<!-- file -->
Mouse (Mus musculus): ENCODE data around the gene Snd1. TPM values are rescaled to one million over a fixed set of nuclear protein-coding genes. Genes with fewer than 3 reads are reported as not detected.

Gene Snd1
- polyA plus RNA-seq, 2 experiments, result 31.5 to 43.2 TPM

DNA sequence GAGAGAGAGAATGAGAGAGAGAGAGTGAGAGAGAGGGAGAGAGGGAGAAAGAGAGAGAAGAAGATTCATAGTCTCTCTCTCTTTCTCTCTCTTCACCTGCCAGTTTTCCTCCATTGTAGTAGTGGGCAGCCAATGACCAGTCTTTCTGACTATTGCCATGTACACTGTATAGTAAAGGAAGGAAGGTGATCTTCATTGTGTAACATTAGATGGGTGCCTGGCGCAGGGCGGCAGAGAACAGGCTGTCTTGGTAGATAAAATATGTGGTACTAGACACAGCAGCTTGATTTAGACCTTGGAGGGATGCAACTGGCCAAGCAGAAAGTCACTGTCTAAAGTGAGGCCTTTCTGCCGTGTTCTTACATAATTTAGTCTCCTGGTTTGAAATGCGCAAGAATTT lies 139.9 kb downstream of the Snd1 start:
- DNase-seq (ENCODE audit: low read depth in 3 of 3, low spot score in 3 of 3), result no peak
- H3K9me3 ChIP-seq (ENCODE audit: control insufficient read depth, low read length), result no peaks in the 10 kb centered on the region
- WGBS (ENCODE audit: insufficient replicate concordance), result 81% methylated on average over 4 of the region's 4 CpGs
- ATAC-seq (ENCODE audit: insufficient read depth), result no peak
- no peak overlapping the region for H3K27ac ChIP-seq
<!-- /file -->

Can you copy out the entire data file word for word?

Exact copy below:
Mouse (Mus musculus): ENCODE data around the gene Snd1. TPM values are rescaled to one million over a fixed set of nuclear protein-coding genes. Genes with fewer than 3 reads are reported as not detected.

Gene Snd1
- polyA plus RNA-seq, 2 experiments, result 31.5 to 43.2 TPM

DNA sequence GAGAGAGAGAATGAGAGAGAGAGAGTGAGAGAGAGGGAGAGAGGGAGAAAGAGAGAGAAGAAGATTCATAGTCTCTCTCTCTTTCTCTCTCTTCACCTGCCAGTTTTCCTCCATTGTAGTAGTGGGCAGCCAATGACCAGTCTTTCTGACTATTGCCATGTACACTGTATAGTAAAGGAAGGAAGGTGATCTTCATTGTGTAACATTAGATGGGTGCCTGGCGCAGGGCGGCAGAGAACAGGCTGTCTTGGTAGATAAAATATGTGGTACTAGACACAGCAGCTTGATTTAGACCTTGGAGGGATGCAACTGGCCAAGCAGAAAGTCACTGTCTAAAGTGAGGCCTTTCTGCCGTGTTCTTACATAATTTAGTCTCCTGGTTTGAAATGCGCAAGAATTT lies 139.9 kb downstream of the Snd1 start:
- DNase-seq (ENCODE audit: low read depth in 3 of 3, low spot score in 3 of 3), result no peak
- H3K9me3 ChIP-seq (ENCODE audit: control insufficient read depth, low read length), result no peaks in the 10 kb centered on the region
- WGBS (ENCODE audit: insufficient replicate concordance), result 81% methylated on average over 4 of the region's 4 CpGs
- ATAC-seq (ENCODE audit: insufficient read depth), result no peak
- no peak overlapping the region for H3K27ac ChIP-seq